- It was the preaching of ministers like Jonathan Mayhew, James Caldwell, and John Witherspoon that sparked the American Revolution and gave it ideological teeth. (Not only were they instrumental in the pulpit, but Caldwell served in the Continental Army while Witherspoon served in the Continental Congress and was a signer of the Declaration of Independence.)
- It was the preaching of men like Charles Finney that gave rise to the Second Great Awakening and the early anti-slavery movements in America that resulted in the eventual demise of that institution in the United States.
- And it was the preaching of pastors like Martin Luther King, Jr. that would lead the reforms of the civil rights movement, extending equal rights to people of color.
America’s Original “Community Organizers”
In a recent address and subsequent article, I explained how the apparent anarchy we are witnessing in the subversive activities of Black Lives Matter and Antifa are the work of Marxist radical thinker Saul Alinsky who outlined a program for the destabilization and overthrow of existing power structures. To foment social unrest, Alinsky endorsed what he called “community organizers.” This was his grassroots army for social and political agitation.
Consciously or not, Alinsky stole and then perverted a Christian model. As demonstrated above, you, dear pastor, stand in the stream of a great tradition of ministers of the Gospel who transformed souls and, in so doing, transformed society. Just as today’s pastors and priests in many parts of the third world are much more than preachers, so it was for most of American history. You are, in other words, America’s original community organizers and her best hope for national renewal.
But as Schaeffer notes, something, somewhere went wrong in the American Church and with it the American soul. Jesus transformed an empire with twelve. Today we have throughout our country mega-churches with more churches planted every day. Yet their societal impact is negligible. Why? How is it possible?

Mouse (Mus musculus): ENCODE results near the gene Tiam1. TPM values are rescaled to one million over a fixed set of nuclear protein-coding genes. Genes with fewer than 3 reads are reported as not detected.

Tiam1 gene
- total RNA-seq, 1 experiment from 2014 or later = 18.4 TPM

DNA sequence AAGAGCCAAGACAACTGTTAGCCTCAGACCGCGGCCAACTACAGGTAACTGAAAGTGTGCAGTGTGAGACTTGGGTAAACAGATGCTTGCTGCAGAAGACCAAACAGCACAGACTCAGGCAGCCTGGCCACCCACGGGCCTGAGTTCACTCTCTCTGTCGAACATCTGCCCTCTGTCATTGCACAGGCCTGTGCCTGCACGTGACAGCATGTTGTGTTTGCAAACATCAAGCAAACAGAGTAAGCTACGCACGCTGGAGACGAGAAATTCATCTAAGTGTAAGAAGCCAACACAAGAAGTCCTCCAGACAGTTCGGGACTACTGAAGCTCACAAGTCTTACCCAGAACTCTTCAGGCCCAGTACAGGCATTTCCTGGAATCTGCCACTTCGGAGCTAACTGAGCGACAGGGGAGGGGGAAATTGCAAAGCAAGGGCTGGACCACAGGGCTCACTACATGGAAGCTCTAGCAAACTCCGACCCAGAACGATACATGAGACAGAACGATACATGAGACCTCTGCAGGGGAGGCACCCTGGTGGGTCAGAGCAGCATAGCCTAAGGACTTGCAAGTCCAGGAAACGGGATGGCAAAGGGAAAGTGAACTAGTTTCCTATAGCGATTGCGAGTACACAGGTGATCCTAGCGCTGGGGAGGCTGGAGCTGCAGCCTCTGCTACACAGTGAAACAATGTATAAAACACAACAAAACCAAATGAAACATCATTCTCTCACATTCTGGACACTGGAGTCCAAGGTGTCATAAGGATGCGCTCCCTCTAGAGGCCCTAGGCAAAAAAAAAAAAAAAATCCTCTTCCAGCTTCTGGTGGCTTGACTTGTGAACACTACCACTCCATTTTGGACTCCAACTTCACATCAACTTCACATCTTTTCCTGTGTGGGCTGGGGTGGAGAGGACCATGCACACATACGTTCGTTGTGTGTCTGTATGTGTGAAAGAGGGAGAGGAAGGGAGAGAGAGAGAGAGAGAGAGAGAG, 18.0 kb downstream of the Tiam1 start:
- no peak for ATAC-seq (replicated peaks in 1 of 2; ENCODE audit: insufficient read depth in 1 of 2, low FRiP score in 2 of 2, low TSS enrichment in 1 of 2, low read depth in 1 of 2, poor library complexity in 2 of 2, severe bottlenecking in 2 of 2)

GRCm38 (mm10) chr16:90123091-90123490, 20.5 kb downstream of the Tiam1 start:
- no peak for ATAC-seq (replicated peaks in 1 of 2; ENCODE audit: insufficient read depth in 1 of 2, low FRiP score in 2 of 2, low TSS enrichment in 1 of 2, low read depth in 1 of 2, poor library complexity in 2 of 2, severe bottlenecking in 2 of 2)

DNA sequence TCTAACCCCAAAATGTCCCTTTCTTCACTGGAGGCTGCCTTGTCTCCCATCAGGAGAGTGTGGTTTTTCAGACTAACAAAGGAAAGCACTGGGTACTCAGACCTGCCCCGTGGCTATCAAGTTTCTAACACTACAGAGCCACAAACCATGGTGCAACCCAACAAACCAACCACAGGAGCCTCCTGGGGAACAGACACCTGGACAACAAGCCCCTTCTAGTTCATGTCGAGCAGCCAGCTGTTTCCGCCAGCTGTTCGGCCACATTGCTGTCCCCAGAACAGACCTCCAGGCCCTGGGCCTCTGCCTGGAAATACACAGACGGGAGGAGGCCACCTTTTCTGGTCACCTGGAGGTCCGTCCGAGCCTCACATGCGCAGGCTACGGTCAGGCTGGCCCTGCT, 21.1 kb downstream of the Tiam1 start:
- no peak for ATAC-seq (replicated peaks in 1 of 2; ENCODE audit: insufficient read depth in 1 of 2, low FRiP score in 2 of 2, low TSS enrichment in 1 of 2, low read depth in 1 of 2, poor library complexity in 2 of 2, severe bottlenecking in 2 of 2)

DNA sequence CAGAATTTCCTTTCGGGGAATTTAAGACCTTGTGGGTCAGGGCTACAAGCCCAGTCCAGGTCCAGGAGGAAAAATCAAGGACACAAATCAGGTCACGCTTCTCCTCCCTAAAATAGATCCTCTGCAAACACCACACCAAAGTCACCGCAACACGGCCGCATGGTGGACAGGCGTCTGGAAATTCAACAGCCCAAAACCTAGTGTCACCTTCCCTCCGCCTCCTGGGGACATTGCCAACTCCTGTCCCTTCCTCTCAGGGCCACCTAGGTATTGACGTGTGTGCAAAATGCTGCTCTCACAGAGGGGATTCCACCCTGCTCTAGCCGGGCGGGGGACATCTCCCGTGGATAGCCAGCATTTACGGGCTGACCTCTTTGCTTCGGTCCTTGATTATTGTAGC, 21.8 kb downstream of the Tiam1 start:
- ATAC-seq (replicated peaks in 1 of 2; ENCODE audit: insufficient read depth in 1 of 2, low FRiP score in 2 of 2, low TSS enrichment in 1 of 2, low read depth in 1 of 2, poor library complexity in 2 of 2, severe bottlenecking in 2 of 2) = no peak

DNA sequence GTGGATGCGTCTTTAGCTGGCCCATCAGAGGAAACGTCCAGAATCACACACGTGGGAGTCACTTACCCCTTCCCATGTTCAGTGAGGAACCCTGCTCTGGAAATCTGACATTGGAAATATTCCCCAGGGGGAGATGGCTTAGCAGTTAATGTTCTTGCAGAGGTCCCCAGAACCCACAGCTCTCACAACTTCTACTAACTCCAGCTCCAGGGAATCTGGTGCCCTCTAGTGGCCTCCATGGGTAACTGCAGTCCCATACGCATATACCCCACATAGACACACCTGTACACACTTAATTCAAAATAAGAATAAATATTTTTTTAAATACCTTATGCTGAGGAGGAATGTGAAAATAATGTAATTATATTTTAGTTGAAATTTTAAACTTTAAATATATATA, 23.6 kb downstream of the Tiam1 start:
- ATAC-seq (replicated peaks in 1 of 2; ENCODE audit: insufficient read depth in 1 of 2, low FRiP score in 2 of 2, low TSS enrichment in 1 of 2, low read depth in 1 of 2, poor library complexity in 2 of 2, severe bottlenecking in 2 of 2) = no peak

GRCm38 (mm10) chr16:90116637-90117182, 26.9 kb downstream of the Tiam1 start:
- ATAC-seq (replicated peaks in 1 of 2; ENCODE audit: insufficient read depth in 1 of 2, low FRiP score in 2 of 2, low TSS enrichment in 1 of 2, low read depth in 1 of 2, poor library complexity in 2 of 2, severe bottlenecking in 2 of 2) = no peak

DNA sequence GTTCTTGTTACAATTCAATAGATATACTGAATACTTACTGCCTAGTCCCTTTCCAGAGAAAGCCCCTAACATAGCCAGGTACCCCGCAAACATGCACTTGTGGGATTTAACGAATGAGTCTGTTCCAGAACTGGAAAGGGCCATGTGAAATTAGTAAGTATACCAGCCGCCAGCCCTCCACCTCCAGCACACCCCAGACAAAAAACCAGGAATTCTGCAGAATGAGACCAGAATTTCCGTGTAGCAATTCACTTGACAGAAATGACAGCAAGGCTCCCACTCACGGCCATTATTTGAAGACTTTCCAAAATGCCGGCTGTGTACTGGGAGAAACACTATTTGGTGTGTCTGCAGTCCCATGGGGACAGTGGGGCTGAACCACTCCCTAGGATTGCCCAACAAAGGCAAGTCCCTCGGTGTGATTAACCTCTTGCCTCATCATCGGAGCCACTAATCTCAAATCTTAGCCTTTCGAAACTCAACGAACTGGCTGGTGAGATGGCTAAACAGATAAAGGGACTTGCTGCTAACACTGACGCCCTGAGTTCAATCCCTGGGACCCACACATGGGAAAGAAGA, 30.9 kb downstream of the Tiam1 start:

As the above quotation suggests, Schaeffer attributes it to a poverty of preaching: “Spirituality to the evangelical leadership has often not included the Lordship of Christ over the whole spectrum of life.” Too often a sermon says true things, but not relevant things. There is a subtle but important distinction.
Martin Luther put the problem this way:
If I profess with the loudest voice and clearest exposition every portion of the Word of God except precisely that little point which the world and the devil are at that moment attacking, I am not confessing Christ, however boldly I may be professing Him. Where the battle rages there the loyalty of the soldier is proved; and to be steady on all the battle front besides, is mere flight and disgrace if he flinches at that point.
If we were to represent the totality of human existence with a pie chart, many pastors know very well, just as I know as a writer, which pieces of the pie they may attack “boldly” without really risking anything. He can safely pound the pulpit and call for the feeding of the poor and care for the widowed and orphaned. He can passionately preach a series of sermons on the Exodus, the life of Joseph, and the miracles of Jesus, and say a great many true things and suffer no recrimination whatsoever.
But unless he professes with the loudest voice and clearest exposition that point of the Word of God which the world and the devil are at that moment attacking, he is forsaking his calling as a pastor.